Whether steadily implementing your company’s green agenda or successfully operating within its ethical principles, as a brand in sustainable or ethical fashion you want to be able to share your story with consumers and the general public at large. After all, not only will it strengthen the ethos with your existing customers, but it may also inspire others to consider incorporating these principles into their own lives.
With any marketing, including sustainable brand storytelling, you need to bear in mind the rules set forth by the U.S. Federal Trade Commission (FTC), which is the agency with oversight and enforcement authority over marketing and advertising claims. One baseline method for creating truthful and non-deceptive statements includes ensuring your claims meet the “net impression standard,” which evaluates whether an ad’s overall format would be misleading rather than looking solely at the text in isolation. Not only are the words used in the ad itself examined, but this analysis also takes into account any visual imagery, the interaction among all of the ad’s elements, and what the overall—or “net impression”—is that’s left in the mind of the reasonable consumer, or the reasonable sustainable fashion consumer in the case of sustainable fashion.
The FTC has its Guides for the Use of Environmental Marketing Claims (aka Green Guides), which, while not binding, are a series of guidelines intended to help avoid making deceptive or untruthful “green” claims. This is known as “greenwashing.” As it relates to fashion, the Green Guides apply to claims made directly on labels, in advertising, or any other form of marketing and in any medium, including where implied by symbols, depictions, logos, terms directly stated in a product’s brand name, or any other means. They also apply to business-to-business transactions and to claims about the environmental attributes of a product, package, or service when made in connection with the marketing or sale of such items.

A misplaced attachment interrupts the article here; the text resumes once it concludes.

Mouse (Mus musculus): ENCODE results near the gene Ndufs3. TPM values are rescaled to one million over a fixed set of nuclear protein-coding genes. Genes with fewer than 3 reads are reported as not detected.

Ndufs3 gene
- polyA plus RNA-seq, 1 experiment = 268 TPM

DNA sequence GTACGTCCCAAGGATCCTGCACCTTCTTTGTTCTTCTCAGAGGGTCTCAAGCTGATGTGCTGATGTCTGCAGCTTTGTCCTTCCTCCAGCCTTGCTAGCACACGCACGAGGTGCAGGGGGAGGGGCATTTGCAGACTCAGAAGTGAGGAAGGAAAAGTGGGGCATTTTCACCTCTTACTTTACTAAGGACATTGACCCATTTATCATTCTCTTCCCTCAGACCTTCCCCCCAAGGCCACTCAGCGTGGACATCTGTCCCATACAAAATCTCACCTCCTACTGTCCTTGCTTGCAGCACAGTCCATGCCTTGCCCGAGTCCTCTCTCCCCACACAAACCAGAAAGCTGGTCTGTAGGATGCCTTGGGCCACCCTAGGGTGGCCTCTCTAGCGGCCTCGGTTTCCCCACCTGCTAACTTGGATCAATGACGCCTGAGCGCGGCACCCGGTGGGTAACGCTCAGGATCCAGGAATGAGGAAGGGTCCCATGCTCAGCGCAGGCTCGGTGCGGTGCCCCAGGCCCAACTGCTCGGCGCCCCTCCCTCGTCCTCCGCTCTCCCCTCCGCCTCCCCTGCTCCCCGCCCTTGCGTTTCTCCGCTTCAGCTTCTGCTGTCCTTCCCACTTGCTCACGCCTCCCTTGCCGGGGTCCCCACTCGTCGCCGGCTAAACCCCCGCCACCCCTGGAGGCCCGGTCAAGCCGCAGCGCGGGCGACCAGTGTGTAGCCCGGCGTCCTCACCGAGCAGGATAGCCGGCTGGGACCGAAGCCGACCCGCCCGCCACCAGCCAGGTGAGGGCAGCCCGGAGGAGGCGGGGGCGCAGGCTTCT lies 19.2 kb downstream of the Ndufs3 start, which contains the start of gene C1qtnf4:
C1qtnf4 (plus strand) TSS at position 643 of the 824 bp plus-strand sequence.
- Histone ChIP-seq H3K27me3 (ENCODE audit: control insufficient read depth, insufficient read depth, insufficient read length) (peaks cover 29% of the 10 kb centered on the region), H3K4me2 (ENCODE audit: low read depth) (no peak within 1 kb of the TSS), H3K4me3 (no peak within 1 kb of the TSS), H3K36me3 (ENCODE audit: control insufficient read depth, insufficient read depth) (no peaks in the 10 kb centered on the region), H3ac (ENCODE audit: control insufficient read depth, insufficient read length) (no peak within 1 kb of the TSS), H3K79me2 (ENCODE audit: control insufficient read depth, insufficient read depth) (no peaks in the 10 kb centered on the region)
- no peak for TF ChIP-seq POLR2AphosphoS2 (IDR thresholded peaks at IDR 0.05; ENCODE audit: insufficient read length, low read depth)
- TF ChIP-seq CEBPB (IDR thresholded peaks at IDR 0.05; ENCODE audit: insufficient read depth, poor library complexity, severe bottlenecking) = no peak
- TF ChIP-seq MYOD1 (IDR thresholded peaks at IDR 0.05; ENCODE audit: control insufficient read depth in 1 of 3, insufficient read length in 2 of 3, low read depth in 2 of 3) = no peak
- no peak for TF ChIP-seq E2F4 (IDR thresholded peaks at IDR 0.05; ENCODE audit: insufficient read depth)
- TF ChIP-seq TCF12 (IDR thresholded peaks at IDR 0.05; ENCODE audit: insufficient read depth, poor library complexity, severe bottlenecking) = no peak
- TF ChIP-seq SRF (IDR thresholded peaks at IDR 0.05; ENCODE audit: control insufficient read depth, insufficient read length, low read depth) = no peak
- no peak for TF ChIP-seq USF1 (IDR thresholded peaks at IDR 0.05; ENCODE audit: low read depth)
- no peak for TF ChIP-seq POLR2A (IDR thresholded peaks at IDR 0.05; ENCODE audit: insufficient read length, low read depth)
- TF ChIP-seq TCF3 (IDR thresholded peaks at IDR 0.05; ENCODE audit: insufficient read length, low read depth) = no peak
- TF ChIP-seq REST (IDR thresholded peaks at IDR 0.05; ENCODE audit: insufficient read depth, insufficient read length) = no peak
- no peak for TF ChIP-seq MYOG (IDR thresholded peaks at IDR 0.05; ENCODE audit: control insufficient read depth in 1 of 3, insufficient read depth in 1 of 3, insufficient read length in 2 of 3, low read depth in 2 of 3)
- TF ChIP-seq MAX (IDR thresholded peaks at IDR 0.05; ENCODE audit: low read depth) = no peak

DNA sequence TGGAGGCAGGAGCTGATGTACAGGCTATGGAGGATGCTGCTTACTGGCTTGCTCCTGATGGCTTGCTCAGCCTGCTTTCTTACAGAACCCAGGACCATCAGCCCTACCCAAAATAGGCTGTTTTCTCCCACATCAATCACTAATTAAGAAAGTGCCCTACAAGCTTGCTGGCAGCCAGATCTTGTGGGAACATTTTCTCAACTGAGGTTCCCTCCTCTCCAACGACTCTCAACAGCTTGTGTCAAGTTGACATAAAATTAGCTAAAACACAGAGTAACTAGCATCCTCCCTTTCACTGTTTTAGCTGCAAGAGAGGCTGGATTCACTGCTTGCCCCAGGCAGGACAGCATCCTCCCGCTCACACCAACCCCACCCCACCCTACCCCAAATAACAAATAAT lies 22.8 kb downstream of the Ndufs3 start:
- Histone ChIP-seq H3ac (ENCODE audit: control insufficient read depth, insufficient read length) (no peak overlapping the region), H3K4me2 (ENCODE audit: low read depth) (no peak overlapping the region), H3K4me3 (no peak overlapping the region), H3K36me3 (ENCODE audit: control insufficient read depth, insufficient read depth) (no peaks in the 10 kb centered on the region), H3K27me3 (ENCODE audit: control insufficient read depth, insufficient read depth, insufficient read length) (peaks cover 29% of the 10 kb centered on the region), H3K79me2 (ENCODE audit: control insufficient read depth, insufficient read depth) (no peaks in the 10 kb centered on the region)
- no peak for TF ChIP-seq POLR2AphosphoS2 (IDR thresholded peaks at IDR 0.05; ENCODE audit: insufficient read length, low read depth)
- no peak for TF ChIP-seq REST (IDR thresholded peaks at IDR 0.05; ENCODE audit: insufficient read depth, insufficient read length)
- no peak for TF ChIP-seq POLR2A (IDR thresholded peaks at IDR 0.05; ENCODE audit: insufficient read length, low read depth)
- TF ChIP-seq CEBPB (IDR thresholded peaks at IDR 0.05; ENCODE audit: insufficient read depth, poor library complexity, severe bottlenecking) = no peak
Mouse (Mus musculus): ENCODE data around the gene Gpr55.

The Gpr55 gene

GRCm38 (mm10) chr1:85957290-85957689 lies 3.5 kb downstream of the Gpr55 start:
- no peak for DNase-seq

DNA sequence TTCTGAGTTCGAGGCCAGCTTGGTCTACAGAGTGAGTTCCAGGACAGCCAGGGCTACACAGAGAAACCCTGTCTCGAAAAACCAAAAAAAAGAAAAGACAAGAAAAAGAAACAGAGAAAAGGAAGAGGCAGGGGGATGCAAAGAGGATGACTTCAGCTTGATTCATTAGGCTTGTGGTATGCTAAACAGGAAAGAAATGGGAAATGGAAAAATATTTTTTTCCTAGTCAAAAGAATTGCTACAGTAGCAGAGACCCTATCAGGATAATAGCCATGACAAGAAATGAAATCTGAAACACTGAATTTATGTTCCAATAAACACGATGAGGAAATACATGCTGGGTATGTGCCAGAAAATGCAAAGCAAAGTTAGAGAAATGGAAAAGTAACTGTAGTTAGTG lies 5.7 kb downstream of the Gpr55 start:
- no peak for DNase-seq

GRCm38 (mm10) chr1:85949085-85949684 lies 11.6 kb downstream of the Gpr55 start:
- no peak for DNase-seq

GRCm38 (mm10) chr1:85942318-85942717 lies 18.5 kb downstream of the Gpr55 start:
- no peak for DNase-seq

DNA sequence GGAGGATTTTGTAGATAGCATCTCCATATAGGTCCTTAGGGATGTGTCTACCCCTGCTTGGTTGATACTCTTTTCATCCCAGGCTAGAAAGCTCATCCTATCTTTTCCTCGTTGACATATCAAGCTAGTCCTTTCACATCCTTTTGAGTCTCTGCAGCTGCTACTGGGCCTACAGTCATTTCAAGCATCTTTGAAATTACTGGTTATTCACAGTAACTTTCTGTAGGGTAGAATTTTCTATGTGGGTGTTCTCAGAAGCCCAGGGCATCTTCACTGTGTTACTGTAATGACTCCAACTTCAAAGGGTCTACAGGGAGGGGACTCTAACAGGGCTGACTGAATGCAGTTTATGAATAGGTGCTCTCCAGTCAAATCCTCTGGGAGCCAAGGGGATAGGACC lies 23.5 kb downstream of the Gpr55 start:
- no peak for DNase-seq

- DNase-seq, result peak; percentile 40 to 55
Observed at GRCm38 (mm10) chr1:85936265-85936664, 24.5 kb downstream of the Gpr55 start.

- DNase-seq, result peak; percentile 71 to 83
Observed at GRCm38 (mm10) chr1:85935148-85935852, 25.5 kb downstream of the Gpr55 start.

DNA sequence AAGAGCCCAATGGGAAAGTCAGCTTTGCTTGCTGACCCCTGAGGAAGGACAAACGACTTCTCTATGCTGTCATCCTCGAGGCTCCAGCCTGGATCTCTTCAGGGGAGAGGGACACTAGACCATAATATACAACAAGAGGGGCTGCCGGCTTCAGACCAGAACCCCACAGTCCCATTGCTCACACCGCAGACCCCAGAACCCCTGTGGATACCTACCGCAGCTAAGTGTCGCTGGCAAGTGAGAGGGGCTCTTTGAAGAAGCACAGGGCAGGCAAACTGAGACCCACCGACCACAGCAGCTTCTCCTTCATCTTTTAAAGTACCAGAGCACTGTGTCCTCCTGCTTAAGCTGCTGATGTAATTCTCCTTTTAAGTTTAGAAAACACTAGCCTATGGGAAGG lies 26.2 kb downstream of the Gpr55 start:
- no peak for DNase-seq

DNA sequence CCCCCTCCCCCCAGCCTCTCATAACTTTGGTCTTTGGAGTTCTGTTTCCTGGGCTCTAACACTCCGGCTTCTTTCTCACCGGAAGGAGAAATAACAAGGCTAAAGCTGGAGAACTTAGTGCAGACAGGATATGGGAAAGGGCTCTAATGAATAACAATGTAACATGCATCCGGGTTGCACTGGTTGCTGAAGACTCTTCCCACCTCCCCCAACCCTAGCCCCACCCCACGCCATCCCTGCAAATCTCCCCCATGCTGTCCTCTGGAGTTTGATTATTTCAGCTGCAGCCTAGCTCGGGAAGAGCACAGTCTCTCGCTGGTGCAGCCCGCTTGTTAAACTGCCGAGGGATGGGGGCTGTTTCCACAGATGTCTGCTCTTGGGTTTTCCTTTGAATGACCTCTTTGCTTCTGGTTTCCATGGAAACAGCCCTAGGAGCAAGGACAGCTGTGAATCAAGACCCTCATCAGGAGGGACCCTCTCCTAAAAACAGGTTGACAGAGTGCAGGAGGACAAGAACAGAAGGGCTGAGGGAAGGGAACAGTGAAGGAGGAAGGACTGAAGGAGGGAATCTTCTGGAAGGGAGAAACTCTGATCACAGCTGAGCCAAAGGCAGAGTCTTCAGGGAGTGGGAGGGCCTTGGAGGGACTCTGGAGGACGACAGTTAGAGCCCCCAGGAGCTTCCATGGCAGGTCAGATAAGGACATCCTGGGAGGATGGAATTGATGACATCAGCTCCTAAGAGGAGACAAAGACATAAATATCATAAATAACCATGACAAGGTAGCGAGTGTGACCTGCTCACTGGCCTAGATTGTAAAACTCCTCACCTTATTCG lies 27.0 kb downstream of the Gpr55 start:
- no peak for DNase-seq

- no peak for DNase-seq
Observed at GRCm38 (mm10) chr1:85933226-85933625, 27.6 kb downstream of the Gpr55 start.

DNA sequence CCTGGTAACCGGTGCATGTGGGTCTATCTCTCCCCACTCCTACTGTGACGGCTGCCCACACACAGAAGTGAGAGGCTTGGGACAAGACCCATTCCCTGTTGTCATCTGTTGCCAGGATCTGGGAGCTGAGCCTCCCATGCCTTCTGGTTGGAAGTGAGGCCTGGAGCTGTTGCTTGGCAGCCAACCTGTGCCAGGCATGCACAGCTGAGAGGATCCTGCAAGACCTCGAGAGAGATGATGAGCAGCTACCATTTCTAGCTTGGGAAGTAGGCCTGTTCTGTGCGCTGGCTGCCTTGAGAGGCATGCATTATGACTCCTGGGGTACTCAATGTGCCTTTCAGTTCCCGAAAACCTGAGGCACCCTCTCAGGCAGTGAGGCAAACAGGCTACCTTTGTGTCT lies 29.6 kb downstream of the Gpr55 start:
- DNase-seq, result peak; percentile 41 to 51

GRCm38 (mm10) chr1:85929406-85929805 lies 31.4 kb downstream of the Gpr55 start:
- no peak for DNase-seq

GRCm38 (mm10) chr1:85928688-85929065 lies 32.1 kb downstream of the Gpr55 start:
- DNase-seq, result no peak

Some common types of “green” claims related to fashion include being non-toxic, recyclable, made of recycled content, having a seal of approval, or being certified by an independent agency. Stating a product is ” good for the environment,” or “eco-friendly” are additional examples of what are considered general environmental claims.
As the FTC can assess penalties on a company where it finds deceptive or untruthful marketing, keep the following in mind as you craft your brand’s sustainable story.
- Only accurately share actions taken without inadvertently stretching the truth to make the company “sound better.”
- Where newsworthy sustainable activity has a limited application within the greater story you’re telling, be sure to state the narrow application and not give the impression the activity applied to the entirety of events.
- Remember that tweets, Reddit® posts, and other contributions made on social media are also considered marketing and therefore must also abide by FTC guidelines.
The FTC has several publications in addition to the Green Guides to help brands craft their marketing claims and these may be found at www.ftc.gov. Another resource is the book A Practical Guide to Fashion Law and Compliance, which does a deep dive into marketing laws in chapter four and has an entire chapter (chapter nine) dedicated to sustainable fashion. More on this and other fashion law related material may also be found at www.fashioncompliance.com.
Deanna Clark-Esposito, Esq.
Author, A Practical Guide to Fashion Law and Compliance
Clark-Esposito Law Firm, P.C.
211 E. 43rd Street, 7th Floor
New York, NY 10017